“You’d think it shouldn’t be that difficult to count 93 ballots. But it’s not a matter of counting 93 ballots,” he said. “Every ballot in your county in November will have at least 38 races on it - federal, state, county and judicial races.”

That number could surpass 40 races, he said, if there are school board, township and city races included. And each race has to be counted individually.

The largest precinct is in Becker Twp., with about 3,700 registered voters. 

“They would end up counting over 142,000 ballots. This all has to be done and all material have to come back to the county within 24 hours,” he said. “That would not be a remote possibility.”

Maeda said there is always human error to contend with, and it would be even worse by having election judges count through the night after spending most of the day at the precinct.

“You don’t want election judges who have been there from six in the morning until 10 at night now trying to accurately hand count ballots,” he said, “and if there are errors in the count, you’re not going to know that.”

In response to a question by Commissioner Raeanne Danielowski, Maeda said the claims that people received multiple ballots in the mail are incorrect. He said they were actually applications for absentee ballots mailed by non-profit organizations encouraging people to vote absentee. He said even then, the county would only issue one ballot per person when the application was brought in.

As for the claim by Weible that the county’s software update was actually a new system, Maeda disagreed.

“I read the test lab report exactly the opposite of Mr. Weible,” he said.

Maeda said when Dominion certified its system, originally it was the 5.0 version that was being used. He said in the lab report it states that the 5.5 upgrade is a modification of the existing voting system. So not every change to the existing system would cause it to be considered a new system.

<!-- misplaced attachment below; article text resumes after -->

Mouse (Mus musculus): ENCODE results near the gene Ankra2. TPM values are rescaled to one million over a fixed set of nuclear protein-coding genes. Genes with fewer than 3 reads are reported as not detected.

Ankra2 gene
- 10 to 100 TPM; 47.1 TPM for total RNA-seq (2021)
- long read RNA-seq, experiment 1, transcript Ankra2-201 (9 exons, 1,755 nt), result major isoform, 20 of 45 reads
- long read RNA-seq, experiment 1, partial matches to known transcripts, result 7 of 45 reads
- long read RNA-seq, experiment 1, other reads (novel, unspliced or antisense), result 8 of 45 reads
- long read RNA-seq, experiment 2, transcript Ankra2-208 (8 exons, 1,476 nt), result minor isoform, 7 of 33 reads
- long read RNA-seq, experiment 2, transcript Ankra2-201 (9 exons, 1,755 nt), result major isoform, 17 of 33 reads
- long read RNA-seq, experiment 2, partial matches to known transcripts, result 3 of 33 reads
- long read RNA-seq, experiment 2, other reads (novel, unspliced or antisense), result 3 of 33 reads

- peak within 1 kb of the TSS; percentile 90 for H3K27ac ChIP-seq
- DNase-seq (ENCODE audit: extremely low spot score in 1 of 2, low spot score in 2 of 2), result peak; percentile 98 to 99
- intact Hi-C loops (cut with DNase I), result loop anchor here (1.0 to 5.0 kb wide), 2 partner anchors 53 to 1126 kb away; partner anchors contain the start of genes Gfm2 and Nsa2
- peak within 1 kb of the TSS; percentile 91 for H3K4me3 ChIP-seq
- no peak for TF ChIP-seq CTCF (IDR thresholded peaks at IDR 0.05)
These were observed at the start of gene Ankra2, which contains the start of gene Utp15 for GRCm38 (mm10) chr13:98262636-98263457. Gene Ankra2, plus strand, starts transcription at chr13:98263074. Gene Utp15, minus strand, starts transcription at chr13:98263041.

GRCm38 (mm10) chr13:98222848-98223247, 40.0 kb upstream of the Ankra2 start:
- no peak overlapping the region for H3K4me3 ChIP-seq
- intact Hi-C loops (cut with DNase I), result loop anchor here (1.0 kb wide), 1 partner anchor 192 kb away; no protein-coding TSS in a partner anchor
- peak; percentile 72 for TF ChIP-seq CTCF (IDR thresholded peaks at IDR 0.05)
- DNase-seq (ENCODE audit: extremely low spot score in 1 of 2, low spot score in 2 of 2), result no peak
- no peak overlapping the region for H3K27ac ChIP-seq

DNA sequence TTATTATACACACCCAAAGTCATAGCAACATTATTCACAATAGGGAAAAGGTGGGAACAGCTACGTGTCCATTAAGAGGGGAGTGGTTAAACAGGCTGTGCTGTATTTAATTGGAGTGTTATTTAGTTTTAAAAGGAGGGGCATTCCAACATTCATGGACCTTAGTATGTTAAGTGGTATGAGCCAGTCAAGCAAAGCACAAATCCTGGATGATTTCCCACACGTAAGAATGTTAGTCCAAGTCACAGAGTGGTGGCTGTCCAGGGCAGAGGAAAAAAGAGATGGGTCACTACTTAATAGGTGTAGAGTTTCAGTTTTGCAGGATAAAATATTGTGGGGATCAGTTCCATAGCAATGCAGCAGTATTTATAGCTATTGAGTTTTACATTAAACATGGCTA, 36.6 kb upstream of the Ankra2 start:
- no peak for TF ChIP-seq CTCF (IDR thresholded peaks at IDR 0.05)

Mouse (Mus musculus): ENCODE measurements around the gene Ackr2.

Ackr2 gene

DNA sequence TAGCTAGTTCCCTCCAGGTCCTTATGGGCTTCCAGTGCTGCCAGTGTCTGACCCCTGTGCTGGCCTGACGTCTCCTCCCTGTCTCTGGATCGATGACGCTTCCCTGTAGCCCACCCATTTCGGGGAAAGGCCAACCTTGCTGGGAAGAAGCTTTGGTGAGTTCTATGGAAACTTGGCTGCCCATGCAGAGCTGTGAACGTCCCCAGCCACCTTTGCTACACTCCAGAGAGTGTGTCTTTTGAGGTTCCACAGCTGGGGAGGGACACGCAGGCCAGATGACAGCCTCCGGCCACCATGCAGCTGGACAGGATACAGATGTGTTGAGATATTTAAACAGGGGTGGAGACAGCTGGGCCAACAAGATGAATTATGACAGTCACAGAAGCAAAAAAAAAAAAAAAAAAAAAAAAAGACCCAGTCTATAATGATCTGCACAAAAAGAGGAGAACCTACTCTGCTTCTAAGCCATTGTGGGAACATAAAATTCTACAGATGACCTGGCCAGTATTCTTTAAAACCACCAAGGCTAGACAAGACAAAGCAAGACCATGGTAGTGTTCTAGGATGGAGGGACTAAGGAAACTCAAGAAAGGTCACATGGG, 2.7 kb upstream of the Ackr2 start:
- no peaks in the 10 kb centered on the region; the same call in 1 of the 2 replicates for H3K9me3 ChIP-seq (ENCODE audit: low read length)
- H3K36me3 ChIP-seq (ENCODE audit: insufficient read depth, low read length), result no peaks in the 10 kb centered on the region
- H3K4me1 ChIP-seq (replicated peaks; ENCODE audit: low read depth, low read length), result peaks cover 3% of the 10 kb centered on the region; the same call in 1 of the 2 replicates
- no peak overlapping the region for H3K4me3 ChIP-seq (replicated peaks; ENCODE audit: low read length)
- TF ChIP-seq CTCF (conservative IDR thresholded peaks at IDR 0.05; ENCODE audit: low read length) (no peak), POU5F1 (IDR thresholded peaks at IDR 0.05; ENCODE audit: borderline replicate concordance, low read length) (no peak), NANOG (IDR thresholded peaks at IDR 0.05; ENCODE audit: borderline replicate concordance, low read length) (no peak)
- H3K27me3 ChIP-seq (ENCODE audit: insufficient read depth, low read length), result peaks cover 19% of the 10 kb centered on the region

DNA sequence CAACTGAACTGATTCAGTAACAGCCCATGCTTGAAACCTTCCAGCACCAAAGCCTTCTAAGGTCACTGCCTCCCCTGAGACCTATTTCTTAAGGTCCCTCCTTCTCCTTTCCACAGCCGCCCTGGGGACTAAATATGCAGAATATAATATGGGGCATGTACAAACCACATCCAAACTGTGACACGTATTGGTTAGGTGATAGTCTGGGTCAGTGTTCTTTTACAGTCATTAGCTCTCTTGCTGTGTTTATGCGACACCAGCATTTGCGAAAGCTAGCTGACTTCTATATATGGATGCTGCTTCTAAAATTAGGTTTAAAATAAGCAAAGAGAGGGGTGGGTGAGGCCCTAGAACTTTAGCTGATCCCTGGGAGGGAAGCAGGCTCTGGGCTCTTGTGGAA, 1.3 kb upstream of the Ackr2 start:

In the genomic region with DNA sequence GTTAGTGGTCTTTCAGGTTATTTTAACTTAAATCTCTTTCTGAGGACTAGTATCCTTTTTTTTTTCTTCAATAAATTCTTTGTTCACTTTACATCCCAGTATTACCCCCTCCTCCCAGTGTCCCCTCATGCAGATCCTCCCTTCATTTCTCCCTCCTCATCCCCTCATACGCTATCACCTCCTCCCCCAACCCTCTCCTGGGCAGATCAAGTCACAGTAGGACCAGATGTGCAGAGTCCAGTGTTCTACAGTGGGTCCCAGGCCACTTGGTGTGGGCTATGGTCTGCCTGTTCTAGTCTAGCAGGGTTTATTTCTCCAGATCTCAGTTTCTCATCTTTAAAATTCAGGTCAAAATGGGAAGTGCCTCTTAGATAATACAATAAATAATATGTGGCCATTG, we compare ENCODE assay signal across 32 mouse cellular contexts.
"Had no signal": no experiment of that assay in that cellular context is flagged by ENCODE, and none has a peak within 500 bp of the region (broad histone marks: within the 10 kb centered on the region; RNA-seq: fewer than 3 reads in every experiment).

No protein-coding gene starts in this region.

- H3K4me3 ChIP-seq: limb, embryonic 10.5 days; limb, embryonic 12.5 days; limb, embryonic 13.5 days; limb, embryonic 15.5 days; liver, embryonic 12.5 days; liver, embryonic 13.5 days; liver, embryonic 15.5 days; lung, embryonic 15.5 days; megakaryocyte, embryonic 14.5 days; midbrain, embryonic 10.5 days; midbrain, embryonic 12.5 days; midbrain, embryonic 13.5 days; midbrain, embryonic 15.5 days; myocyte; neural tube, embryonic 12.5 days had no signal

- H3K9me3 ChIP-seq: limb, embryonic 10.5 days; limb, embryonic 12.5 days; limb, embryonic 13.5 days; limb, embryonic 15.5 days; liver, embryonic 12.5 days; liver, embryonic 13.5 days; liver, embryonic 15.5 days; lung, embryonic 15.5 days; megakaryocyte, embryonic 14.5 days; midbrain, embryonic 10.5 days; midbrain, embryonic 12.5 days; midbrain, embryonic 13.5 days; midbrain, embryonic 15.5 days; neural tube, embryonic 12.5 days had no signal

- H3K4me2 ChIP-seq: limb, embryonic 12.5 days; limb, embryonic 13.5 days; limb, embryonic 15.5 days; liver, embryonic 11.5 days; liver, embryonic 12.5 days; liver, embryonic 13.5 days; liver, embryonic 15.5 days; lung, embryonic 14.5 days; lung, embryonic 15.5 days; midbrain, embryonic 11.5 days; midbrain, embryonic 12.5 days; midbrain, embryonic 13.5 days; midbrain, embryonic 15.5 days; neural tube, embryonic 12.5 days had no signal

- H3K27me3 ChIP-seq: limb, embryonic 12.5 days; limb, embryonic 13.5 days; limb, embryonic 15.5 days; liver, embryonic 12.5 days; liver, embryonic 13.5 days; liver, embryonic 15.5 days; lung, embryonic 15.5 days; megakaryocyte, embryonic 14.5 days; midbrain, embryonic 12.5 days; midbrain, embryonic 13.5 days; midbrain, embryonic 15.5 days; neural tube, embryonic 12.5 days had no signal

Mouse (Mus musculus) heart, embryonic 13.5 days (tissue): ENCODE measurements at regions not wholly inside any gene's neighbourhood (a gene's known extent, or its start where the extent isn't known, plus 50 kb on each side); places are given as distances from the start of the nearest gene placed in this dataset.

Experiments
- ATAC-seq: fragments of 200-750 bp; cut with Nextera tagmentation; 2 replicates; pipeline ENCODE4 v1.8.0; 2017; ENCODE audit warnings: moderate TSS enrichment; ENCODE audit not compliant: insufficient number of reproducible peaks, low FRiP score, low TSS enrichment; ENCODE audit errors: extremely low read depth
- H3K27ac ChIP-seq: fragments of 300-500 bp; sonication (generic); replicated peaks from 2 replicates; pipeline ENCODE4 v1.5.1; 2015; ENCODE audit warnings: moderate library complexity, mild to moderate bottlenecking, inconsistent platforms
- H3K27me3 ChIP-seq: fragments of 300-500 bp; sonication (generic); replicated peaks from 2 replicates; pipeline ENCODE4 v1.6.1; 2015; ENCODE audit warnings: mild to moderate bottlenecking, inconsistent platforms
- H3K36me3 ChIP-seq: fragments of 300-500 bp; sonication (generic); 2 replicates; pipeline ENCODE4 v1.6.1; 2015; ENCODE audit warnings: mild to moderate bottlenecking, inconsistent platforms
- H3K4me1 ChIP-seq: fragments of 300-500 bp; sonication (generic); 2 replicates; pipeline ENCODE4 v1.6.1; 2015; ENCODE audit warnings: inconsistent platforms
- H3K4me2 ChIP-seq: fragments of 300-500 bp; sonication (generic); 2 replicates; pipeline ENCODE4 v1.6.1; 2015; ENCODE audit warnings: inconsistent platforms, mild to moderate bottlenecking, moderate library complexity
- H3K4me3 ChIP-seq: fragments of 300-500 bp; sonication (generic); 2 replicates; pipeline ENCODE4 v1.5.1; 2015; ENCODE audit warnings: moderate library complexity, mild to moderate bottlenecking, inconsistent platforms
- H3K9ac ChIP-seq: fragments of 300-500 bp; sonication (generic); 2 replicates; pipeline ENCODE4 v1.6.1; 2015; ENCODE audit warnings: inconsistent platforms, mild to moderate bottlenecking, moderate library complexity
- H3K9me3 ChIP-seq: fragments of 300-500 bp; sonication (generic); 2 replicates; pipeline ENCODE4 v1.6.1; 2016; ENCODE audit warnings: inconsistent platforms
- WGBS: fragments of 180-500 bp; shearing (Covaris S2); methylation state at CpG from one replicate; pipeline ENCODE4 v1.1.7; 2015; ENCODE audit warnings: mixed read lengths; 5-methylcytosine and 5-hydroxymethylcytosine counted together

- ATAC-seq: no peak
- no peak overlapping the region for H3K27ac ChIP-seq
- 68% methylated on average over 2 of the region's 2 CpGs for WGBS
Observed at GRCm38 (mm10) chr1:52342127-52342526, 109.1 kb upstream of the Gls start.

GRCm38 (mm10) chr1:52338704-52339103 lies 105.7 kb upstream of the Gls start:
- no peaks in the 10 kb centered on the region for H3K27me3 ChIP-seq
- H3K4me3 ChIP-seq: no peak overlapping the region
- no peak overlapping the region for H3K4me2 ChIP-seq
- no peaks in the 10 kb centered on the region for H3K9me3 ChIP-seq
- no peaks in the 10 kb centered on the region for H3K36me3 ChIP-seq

Maeda said Statute 206.56 gives the definition of a voting system.

“It’s a laundry list of everything down to a pen to the envelopes...” he said. “If you want  Diane (Arnold) to do these public demonstrations every time she buys a new pen, I think that’s beyond the scope of the statute.”

In response to a question by Sherburne County Administrator Bruce Messelt, Maeda said if a group disagreed with the state’s interpretation, they could challenge it in court. 

“Has anybody challenged it in the courts yet?” asked Messelt.

“No,” said Maeda. “There has not been a challenge in court.”

“So there is a legal option,” said Commissioner Felix Schmiesing. “And obviously in this room there is disagreement, and that’s probably where this is going to have to play out,  in my mind.”

Some members of the crowd that remained, including Weible, wanted a chance to ask Maeda questions, but they were not given the opportunity.   

 “This is not scheduled as a public hearing. It’s a presentation to the board,” said Messelt. “Thank you.”

The board then took a 10-minute recess before continuing the meeting.